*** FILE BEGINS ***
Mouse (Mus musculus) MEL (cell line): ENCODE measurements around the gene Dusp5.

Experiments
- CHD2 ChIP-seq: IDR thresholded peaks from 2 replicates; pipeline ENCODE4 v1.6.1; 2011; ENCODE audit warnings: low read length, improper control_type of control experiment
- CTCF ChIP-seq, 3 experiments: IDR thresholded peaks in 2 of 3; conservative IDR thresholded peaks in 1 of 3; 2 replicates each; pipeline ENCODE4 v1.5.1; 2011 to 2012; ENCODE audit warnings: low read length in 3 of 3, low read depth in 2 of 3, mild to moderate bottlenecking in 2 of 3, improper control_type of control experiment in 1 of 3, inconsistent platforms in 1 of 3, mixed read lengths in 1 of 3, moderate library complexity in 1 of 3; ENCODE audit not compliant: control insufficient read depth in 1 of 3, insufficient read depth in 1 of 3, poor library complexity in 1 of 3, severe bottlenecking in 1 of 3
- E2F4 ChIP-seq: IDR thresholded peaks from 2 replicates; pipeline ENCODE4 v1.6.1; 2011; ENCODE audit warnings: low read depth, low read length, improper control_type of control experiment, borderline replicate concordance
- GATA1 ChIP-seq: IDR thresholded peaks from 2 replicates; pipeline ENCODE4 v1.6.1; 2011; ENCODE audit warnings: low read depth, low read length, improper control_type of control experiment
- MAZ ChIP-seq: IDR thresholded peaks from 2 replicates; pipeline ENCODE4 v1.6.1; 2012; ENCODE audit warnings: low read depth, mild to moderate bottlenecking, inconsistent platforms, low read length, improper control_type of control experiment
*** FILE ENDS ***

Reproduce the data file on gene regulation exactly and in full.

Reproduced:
Mouse (Mus musculus) MEL (cell line): ENCODE measurements around the gene Dusp5.

Experiments
- CHD2 ChIP-seq: IDR thresholded peaks from 2 replicates; pipeline ENCODE4 v1.6.1; 2011; ENCODE audit warnings: low read length, improper control_type of control experiment
- CTCF ChIP-seq, 3 experiments: IDR thresholded peaks in 2 of 3; conservative IDR thresholded peaks in 1 of 3; 2 replicates each; pipeline ENCODE4 v1.5.1; 2011 to 2012; ENCODE audit warnings: low read length in 3 of 3, low read depth in 2 of 3, mild to moderate bottlenecking in 2 of 3, improper control_type of control experiment in 1 of 3, inconsistent platforms in 1 of 3, mixed read lengths in 1 of 3, moderate library complexity in 1 of 3; ENCODE audit not compliant: control insufficient read depth in 1 of 3, insufficient read depth in 1 of 3, poor library complexity in 1 of 3, severe bottlenecking in 1 of 3
- E2F4 ChIP-seq: IDR thresholded peaks from 2 replicates; pipeline ENCODE4 v1.6.1; 2011; ENCODE audit warnings: low read depth, low read length, improper control_type of control experiment, borderline replicate concordance
- GATA1 ChIP-seq: IDR thresholded peaks from 2 replicates; pipeline ENCODE4 v1.6.1; 2011; ENCODE audit warnings: low read depth, low read length, improper control_type of control experiment
- MAZ ChIP-seq: IDR thresholded peaks from 2 replicates; pipeline ENCODE4 v1.6.1; 2012; ENCODE audit warnings: low read depth, mild to moderate bottlenecking, inconsistent platforms, low read length, improper control_type of control experiment